Unfortunately for drivers, if you are found to be using a smart watch at the wheel, even if only to check the time (yes, it does that too) then you could face prosecution.
All the rules and regulations around using your phone at the wheel apply to smart devices - including smart watches. There is no distinction to be made as to how the device is being used; if it is deemed to be causing a distraction while you are at the wheel with the engine switched on, you may be stopped by the Police.
Driving too slowly
While the police are far more likely to be preoccupied with motorists driving over the speed limit, there is a widely held belief that drivers can find themselves in trouble if they are travelling too slowly. Indeed, some believe that there is an unofficial ‘minimum speed limit’ which motorists must adhere to.
In practice, the truth is more complex. In the Republic of Ireland, there is a minimum speed limit of 30 mph on motorways, but in general, any minimum speed limits imposed in the UK are rare and usually temporary.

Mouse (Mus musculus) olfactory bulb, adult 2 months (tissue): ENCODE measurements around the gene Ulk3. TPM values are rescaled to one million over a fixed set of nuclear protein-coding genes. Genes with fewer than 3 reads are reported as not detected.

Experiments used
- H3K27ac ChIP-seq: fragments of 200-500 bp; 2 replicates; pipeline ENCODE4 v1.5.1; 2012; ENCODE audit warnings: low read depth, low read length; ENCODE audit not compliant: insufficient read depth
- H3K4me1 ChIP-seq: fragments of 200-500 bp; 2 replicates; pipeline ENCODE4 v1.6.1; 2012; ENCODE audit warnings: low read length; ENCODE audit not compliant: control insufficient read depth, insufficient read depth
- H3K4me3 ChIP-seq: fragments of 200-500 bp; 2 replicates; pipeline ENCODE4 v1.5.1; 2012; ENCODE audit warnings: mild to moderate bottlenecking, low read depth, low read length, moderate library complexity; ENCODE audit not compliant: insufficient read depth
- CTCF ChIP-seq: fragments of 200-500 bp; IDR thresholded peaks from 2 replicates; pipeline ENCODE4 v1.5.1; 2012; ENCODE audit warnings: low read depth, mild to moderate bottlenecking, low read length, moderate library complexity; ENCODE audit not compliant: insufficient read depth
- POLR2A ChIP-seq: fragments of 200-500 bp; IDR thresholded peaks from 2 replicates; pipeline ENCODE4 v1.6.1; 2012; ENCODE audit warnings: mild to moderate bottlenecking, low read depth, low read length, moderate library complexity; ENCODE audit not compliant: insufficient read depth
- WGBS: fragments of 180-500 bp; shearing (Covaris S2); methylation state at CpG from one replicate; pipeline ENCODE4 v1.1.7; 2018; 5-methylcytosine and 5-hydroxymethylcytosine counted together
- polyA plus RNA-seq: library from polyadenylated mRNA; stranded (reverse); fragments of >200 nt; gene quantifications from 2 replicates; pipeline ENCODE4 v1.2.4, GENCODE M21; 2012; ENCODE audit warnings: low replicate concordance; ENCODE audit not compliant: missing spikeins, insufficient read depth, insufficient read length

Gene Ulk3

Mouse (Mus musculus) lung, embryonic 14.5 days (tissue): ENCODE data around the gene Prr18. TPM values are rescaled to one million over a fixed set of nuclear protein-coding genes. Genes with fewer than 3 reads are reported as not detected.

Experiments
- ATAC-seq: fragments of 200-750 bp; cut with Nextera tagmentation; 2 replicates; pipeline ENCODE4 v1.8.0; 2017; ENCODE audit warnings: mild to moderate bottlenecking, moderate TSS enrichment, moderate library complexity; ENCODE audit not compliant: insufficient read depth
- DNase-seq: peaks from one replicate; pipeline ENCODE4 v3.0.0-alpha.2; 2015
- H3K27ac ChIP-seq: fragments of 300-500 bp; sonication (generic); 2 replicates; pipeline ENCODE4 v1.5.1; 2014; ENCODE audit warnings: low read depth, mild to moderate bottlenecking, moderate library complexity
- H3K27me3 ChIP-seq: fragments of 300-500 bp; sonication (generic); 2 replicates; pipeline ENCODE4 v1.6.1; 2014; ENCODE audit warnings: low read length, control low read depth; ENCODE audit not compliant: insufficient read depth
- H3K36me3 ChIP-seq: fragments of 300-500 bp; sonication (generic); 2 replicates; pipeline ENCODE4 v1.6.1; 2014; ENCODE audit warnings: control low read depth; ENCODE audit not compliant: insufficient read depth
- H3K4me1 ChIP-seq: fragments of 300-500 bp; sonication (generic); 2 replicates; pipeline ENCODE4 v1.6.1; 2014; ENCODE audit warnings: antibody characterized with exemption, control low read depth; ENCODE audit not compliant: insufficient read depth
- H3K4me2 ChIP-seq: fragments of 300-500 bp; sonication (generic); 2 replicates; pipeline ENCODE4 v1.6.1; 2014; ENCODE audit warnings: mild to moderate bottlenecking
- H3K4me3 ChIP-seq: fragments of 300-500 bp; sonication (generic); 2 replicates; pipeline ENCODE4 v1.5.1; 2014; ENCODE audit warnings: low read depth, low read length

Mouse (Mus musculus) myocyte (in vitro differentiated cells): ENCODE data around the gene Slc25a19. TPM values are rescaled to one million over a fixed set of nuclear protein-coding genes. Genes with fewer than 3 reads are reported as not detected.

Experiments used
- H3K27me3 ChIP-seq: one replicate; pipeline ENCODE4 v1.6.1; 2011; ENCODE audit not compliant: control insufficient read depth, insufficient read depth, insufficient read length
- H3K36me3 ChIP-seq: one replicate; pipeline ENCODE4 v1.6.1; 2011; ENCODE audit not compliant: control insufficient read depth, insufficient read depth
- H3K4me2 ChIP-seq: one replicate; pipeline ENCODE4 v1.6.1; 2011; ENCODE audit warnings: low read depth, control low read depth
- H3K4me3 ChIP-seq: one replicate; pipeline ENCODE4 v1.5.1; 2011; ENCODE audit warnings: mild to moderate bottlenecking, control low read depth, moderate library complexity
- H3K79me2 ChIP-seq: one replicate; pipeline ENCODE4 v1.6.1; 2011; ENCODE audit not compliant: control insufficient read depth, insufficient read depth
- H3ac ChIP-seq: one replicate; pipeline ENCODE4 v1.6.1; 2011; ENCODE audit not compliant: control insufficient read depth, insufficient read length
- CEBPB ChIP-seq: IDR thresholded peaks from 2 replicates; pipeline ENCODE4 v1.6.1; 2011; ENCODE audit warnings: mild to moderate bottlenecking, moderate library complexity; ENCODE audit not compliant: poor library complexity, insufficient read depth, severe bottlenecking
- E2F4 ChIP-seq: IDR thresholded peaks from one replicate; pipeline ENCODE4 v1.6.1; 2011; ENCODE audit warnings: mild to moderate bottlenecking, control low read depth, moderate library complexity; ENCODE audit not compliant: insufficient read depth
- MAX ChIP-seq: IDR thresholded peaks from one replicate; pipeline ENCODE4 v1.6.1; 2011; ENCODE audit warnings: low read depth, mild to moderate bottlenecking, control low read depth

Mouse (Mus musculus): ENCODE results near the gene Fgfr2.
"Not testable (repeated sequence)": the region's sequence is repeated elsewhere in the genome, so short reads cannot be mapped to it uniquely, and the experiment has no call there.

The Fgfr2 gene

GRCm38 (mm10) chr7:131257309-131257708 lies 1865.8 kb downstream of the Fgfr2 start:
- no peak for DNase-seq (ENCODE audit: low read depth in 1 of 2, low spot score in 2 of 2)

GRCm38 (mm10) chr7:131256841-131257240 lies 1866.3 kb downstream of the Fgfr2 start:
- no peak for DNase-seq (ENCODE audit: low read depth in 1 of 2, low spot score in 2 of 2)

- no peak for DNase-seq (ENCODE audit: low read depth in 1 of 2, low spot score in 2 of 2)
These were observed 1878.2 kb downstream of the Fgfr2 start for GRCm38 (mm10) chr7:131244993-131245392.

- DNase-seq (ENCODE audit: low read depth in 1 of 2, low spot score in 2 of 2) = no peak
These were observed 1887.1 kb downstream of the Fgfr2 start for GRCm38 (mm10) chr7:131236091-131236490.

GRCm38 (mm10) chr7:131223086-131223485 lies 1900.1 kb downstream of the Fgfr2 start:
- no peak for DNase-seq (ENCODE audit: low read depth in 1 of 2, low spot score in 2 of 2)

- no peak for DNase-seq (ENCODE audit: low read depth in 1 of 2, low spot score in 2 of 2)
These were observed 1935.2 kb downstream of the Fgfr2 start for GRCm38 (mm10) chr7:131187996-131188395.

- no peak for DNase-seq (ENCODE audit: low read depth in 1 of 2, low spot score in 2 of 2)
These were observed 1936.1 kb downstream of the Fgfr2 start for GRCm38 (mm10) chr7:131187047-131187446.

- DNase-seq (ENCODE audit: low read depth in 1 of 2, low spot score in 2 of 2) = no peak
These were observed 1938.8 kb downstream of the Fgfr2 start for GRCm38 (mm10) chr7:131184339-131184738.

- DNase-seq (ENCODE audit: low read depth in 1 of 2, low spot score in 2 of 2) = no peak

However, there have been very rare examples where UK drivers have received fines for driving too slowly. Generally, in order to be fined, the speed must be so slow that it is deemed to be causing a hazard for other drivers, so while cars doing 40 or even 50 mph might be considered an annoyance, it would be very unlikely the police would consider prosecution.
That is, unless, you are found to be falling-foul of the following…
In June 2015, Ian Stephens, a painter and decorator from Wigan, was the first person to be fined for the offense of hogging the middle lane of a motorway. Stephens was handed a fine of £940 while driving his white van at 60 mph on the M62 and was given five penalty points.